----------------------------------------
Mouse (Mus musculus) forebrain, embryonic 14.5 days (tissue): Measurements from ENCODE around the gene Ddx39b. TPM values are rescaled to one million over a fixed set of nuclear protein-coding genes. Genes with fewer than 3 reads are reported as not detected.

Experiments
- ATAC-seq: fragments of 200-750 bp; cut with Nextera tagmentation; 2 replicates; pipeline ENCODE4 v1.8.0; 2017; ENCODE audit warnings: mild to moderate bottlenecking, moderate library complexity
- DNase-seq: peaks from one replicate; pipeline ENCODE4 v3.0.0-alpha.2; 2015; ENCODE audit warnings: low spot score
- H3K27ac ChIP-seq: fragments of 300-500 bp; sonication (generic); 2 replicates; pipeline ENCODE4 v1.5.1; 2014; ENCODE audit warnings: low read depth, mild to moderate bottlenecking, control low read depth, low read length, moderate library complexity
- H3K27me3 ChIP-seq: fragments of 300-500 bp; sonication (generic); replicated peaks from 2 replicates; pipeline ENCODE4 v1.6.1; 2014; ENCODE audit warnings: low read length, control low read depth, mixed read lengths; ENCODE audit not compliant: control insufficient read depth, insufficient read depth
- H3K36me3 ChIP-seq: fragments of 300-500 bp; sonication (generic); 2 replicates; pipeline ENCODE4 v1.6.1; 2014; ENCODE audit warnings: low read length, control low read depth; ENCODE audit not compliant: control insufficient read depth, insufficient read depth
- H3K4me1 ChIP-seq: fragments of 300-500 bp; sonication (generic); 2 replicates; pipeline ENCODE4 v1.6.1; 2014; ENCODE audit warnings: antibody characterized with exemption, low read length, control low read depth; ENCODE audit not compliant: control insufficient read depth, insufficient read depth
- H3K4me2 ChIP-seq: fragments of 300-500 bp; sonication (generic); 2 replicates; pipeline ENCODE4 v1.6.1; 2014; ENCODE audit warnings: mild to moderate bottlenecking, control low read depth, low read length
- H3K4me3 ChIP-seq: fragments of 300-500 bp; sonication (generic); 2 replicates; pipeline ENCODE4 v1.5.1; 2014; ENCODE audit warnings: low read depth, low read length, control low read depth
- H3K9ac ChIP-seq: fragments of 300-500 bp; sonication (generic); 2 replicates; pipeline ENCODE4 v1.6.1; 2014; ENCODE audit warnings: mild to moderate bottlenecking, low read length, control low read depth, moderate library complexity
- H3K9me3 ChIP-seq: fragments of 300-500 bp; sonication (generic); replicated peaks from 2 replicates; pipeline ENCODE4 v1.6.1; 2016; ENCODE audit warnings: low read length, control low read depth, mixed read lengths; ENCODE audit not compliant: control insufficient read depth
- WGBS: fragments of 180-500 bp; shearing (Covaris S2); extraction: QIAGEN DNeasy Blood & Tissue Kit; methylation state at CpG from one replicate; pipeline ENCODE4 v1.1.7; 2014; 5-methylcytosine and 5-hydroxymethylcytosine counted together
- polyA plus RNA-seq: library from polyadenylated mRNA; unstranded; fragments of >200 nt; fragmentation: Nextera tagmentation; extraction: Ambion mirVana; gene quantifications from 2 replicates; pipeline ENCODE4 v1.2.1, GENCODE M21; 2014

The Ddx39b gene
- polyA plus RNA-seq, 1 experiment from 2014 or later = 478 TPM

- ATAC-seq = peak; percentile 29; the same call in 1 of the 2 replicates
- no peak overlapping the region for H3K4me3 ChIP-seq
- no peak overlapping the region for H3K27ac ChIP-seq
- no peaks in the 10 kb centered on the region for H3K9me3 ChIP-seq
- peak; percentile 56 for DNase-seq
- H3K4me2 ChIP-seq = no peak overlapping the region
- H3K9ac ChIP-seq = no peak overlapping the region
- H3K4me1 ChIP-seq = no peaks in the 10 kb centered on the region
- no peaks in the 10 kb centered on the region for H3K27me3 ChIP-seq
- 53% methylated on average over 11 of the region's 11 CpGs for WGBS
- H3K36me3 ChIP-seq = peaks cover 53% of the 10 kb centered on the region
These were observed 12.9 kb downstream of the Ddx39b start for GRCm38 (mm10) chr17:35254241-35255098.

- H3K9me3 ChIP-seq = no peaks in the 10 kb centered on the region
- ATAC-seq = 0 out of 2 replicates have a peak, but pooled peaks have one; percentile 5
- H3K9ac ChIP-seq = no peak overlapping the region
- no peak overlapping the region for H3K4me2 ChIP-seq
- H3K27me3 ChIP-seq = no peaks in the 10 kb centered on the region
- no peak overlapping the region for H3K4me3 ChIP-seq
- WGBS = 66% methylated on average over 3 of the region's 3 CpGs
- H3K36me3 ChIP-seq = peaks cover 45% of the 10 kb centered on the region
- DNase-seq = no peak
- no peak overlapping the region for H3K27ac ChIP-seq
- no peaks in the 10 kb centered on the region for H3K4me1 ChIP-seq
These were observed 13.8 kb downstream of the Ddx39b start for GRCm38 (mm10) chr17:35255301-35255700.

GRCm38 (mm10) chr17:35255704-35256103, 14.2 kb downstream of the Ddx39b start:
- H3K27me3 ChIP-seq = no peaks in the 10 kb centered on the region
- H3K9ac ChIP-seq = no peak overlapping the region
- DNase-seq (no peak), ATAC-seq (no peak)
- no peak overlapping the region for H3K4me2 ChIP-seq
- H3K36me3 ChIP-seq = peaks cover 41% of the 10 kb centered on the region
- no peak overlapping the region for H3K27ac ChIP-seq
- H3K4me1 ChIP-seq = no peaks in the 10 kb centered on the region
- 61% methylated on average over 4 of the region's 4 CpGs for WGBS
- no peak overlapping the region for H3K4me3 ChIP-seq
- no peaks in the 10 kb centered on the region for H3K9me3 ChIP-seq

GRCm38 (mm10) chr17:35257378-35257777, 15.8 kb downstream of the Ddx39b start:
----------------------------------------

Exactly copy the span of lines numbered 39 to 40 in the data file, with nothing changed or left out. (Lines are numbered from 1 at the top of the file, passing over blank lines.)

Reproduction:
- no peaks in the 10 kb centered on the region for H3K4me1 ChIP-seq
These were observed 13.8 kb downstream of the Ddx39b start for GRCm38 (mm10) chr17:35255301-35255700.